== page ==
INDIANAPOLIS (AP) - New limits on the amount of state money that charter
schools targeting dropouts can receive could slow the growth of a program
supporters say has been wildly successful in a state where more than 400,000
adults lack high school diplomas.
Lawmakers this year agreed to provide up to $25 million in the state budget
to cover the cost of the existing dropout charter schools and those about to
be launched at the same per-pupil funding rate they received before. But
they won’t allow the dropout charters to tap money reserved for K-12
funding, The Indianapolis Star reported .
"Those schools, when they were first implemented as charter schools, they
are basically for adults,” said Luke Kenley, the Senate Appropriations
chairman. “There is no provision in Indiana law that says adults are
entitled to go to regular school and be entitled to funding under the
regular funding formula.”
Kenley said lawmakers like what they’ve seen from dropout recovery schools
such as the Excel centers run by Goodwill Industries and the Christel House
DORS Academy. The question, he said, is how best to fund them. He said
lawmakers are concerned that the demand for the programs creates a risk that
expanding dropout schools could become a big expense for the state in the
“The early reports are that this is a very successful activity, and it might
be important to continue funding for that,” he said. “But we also decided we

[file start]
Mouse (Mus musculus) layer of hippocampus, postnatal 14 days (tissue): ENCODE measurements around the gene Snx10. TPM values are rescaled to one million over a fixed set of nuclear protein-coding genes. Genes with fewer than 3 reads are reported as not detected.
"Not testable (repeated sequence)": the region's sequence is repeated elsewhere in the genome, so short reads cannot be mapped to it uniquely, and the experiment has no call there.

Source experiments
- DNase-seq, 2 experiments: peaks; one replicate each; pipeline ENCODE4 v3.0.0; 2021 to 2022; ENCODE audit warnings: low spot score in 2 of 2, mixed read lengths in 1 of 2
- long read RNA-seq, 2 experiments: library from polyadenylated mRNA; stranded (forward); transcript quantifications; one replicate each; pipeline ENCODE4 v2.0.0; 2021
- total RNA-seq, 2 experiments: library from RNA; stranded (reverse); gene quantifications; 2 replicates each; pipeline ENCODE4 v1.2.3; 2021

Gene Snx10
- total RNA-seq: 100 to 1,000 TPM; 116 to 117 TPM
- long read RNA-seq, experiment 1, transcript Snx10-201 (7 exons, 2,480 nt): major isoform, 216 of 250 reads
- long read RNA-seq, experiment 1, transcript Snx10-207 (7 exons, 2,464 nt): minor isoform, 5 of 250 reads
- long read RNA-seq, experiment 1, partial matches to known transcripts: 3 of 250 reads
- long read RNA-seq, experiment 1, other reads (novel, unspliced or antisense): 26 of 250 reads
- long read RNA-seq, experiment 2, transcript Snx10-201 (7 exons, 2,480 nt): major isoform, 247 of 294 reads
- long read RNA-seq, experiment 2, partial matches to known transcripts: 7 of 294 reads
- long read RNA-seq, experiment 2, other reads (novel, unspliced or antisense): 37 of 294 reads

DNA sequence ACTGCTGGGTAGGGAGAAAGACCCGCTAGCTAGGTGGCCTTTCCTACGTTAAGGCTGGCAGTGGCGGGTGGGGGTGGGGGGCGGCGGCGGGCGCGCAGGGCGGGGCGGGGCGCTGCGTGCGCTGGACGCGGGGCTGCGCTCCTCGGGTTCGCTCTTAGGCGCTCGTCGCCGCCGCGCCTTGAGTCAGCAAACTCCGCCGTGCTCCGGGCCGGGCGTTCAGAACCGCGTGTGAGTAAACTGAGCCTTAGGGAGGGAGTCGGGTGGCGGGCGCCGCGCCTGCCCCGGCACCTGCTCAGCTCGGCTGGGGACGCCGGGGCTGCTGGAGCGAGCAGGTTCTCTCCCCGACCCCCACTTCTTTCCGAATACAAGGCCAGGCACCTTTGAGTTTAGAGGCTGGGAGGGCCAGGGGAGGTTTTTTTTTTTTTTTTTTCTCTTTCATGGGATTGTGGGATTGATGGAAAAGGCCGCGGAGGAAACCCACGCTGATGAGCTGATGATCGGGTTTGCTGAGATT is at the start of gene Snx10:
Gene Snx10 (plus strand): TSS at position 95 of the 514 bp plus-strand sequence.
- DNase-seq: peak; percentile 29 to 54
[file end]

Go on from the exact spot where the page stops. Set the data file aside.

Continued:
did not think it was appropriate to fund it through the (K-12) school
“This is going to be a huge funding issue,” he added.
After Goodwill’s first Excel Center opened for 300 students in 2010, the
waiting list had 2,000 more dropouts clamoring for a chance to finish
school. There are now four Excel centers in Indianapolis and one in
Anderson. Next year, Excel will open four more schools, one each in
Indianapolis, Lafayette, Kokomo and Richmond.
The centers have helped about 350 dropouts earn diplomas since 2010, and
about 75 percent of those 350 now have full-time jobs. Of those not yet
working, some went onto college.
“What we did was find a creative solution to a massive problem,” said Scott
Bess, chief operating officer of Goodwill’s Education Initiatives.
Ada Lopez is one of those graduates.
A decade after dropping out, Lopez, 28, received a flier from an Excel
center about five minutes from her house last fall. She enrolled and will
graduate June 27 with 20 college credits and two industry certifications.
“They gave me the skills and the tools I needed,” Lopez said. “I knew I had
more potential and could do more than what I was doing before.”
Her plan now is to enroll at IUPUI and get a bachelor’s degree in social
work and eventually a master’s degree.
“I’d like to work with children who need help, like those from abused
homes,” she said. “If I change even one life, I would be happy.”